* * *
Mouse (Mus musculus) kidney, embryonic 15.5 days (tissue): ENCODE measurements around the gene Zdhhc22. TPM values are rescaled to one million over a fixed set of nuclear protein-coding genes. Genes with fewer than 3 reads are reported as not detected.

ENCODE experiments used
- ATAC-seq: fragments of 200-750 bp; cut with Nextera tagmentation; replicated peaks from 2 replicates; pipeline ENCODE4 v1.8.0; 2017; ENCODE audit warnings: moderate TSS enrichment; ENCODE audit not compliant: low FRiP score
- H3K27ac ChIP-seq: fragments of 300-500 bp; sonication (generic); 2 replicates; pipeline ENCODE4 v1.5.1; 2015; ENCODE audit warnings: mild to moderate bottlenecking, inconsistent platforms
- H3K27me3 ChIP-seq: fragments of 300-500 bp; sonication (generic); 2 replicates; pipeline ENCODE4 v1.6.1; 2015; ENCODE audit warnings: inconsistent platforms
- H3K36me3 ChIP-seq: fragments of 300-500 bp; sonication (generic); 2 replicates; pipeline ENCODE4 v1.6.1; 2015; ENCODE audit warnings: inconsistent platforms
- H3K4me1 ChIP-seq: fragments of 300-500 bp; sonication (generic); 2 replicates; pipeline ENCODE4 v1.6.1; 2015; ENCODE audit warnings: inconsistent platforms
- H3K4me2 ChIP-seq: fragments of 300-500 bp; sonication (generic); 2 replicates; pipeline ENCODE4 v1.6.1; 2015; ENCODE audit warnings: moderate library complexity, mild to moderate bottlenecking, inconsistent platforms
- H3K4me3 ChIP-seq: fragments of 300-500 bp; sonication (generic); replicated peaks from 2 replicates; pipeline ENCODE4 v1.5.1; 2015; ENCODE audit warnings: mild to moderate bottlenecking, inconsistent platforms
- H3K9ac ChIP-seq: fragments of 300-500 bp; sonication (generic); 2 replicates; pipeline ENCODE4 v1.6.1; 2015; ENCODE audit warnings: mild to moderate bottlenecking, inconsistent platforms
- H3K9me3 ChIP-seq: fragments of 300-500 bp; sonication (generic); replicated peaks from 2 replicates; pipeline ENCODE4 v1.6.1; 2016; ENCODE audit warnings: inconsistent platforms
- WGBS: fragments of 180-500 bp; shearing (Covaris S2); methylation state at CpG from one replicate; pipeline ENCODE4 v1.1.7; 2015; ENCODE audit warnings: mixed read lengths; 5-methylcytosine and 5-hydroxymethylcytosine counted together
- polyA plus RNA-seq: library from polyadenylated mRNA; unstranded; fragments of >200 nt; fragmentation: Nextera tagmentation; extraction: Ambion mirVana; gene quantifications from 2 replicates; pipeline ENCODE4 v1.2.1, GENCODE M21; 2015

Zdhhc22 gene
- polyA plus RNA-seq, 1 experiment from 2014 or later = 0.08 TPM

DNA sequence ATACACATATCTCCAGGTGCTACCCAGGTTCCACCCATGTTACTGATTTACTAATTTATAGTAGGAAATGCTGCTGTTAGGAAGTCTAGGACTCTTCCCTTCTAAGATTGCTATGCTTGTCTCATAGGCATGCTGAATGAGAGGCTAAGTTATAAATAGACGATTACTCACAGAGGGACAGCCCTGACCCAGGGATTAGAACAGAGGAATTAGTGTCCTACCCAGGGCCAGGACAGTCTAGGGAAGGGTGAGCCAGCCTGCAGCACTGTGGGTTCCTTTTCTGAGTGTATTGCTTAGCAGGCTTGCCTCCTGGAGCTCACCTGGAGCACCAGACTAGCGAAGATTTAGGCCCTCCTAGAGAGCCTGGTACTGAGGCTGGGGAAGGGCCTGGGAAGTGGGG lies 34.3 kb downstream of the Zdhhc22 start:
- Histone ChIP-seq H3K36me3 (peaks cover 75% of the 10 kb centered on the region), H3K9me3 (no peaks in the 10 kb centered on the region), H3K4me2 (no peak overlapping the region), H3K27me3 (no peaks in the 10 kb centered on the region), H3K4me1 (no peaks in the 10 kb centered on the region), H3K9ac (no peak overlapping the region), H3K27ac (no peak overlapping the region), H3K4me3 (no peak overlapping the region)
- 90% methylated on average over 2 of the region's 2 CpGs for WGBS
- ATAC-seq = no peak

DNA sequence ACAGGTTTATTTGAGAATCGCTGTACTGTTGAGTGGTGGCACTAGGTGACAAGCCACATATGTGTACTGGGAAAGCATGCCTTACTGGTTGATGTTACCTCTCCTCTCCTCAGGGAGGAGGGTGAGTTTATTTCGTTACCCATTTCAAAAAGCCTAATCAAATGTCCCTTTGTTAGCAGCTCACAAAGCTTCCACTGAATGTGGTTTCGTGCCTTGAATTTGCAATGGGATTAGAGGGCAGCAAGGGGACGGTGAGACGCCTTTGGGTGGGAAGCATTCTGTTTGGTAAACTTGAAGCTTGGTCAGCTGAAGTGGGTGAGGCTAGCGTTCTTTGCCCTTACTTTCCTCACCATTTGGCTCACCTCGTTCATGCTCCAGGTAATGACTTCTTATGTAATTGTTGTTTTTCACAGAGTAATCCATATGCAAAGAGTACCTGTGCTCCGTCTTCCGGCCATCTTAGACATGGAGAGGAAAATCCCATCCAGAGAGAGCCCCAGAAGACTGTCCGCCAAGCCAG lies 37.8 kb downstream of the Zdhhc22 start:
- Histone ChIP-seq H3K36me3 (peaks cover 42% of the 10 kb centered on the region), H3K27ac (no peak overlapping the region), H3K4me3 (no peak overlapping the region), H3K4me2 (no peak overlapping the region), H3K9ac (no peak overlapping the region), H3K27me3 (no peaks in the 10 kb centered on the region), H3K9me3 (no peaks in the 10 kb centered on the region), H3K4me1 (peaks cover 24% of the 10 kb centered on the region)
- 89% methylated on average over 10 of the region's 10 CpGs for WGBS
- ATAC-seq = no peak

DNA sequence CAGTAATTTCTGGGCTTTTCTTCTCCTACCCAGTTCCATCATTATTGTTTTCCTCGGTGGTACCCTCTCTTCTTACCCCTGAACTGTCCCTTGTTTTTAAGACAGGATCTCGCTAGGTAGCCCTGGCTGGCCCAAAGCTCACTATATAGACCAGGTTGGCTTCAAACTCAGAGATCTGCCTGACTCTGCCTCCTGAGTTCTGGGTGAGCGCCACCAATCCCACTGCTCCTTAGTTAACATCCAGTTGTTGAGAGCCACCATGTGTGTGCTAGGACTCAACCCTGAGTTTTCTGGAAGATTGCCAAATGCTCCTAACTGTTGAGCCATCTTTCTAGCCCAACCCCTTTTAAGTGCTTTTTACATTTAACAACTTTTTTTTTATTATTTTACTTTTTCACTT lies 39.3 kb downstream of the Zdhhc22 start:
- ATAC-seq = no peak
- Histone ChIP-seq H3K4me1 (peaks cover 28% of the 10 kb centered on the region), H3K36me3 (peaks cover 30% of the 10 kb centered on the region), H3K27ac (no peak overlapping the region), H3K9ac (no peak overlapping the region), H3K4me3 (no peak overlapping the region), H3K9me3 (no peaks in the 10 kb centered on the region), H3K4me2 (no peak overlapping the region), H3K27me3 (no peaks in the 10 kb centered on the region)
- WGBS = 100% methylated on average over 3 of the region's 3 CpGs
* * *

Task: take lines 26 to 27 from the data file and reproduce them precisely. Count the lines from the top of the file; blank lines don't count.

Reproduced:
- Histone ChIP-seq H3K4me1 (peaks cover 28% of the 10 kb centered on the region), H3K36me3 (peaks cover 30% of the 10 kb centered on the region), H3K27ac (no peak overlapping the region), H3K9ac (no peak overlapping the region), H3K4me3 (no peak overlapping the region), H3K9me3 (no peaks in the 10 kb centered on the region), H3K4me2 (no peak overlapping the region), H3K27me3 (no peaks in the 10 kb centered on the region)
- WGBS = 100% methylated on average over 3 of the region's 3 CpGs